YouTube Wants More TV Ad Money: Here's Why It'll Get It

By Jamal

Source: YouTube/Alphabet.

When it comes to advertising, there's essentially a battle going on between the two largest formats. On one hand, you have the fast-growing digital medium that includes both desktop and mobile advertising, and on the other, you have the behemoth TV outlet. Together, these two outlets account for nearly 70% of U.S. total ad spend, according to advertising-research analytics firm eMarketer, with TV currently holding a 37.9% to 31.6% edge in the $184 billion market.

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As a result of this oligarchical market, the two outlets must essentially steal market share from each other to grow above and beyond the growth rate of the total advertising market. More recently, this has been a decidedly one-way direction, with digital picking up market share on the back of a strong growth in mobile advertising.

Alphabet's YouTube isn't resting on its laurels to trumpet its digital service as a more appealing option to TV advertising, and it's looking to divert ad spending to its top-line.

Alphabet to advertisers: YouTube is where the millennials are During YouTube's advertising event in London (details from Business Insider), the company made a case for more YouTube ad-spend. This is not shocking on any level, of course. However, Alphabet's explicit pitch was a shot across the bow for television execs. Per Eileen Naughton, an Alphabet managing director: "Advertisers reach their target audiences far more efficiently by adding YouTube to their media plans ... especially the hard-to-reach 16- to 34-year-olds, where cost per reach is optimized when 24% of your TV budget is allocated to YouTube."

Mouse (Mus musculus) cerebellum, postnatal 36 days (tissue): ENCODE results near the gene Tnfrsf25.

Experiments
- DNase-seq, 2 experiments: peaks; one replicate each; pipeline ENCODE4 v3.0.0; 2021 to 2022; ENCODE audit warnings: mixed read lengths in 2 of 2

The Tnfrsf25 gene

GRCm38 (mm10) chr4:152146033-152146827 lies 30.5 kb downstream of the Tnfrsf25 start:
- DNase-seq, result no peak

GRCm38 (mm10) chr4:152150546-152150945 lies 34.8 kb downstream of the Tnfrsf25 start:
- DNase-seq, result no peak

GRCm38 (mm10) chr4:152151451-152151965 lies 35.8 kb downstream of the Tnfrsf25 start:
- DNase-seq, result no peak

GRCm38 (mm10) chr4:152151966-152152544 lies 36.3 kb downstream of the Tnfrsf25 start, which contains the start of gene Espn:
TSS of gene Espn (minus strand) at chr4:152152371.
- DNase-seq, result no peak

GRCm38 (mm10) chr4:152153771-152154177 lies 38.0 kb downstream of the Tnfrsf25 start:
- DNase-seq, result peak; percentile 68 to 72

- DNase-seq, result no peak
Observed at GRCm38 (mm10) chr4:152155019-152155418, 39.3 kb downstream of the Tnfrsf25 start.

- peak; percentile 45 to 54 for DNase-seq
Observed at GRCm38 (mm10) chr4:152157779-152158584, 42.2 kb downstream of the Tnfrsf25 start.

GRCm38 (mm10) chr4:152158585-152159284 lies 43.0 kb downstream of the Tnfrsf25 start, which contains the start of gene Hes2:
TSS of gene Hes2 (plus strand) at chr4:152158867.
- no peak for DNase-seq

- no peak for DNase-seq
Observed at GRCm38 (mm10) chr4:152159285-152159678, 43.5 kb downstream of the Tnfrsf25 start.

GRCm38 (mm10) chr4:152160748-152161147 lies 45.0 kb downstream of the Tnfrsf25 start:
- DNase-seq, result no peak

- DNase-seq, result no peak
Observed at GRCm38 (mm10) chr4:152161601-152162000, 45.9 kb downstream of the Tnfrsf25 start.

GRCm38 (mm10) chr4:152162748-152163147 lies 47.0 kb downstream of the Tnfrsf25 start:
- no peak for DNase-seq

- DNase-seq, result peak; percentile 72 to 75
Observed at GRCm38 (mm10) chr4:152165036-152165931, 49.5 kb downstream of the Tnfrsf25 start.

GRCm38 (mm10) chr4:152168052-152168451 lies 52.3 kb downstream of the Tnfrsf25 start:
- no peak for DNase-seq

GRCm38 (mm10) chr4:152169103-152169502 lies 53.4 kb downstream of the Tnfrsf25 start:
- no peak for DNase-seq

As far as marketing demographics go, the 16- to-34-year old millennial group is among the most desired, as they have a lifetime of purchasing ahead of them. By asking for an ad shift spend of 24% of TV-related ad-spend (37.9%), Alphabet is making a play for as much as $17 billion in new income. And because of demographics, the company will receive more ad-spend in the upcoming years, although probably not 24% of TV-related advertising. However, YouTube has competition of its own in online-video advertising.

Facebook is rapidly growing When it comes to online video, Facebook is quickly becoming a threat to YouTube. Recently, CEO Mark Zuckerberg took a victory lap after the company grew daily video views from 1 billion to 4 billion in less than a year. That's less than YouTube's 7 billion daily views, but the trend is clearly in Facebook's favor. Recently, the company announced a test of its Suggested Video, complete with in-line ads, in an attempt to tap into YouTube's lucrative online video marketing realm.

Facebook has problems it needs to iron out in regard to its video service: The company doesn't have a trusted, defined revenue-sharing arrangement with content creators, the site suffers from content theft, and many advertisers are wary about how Facebook counts those 4 billion views.

However, it seems Facebook is taking steps to address these concerns. As for the revenue is concerned, it seems the company is looking to match YouTube's revenue split percentages of 55%/45%, with the larger pot going to the content creators. In addition, the company stated it is working on ways to control content theft with new features. And, finally, Facebook has added an independent analytics firm Moat for reporting.

In the end, I predict continued ad-spend shift from television to digital outlets, but that doesn't mean Alphabet's going to be the dominant beneficiary of this shift. Look for further competition between Facebook's video plans and Alphabet's YouTube.

The article YouTube Wants More TV Ad Money: Here's Why It'll Get It originally appeared on

Jamal Carnette has no position in any stocks mentioned. The Motley Fool owns shares of and recommends Alphabet (A shares), Alphabet (C shares), and Facebook. Try any of our Foolish newsletter services free for 30 days. We Fools may not all hold the same opinions, but we all believe that considering a diverse range of insights makes us better investors. The Motley Fool has a disclosure policy.

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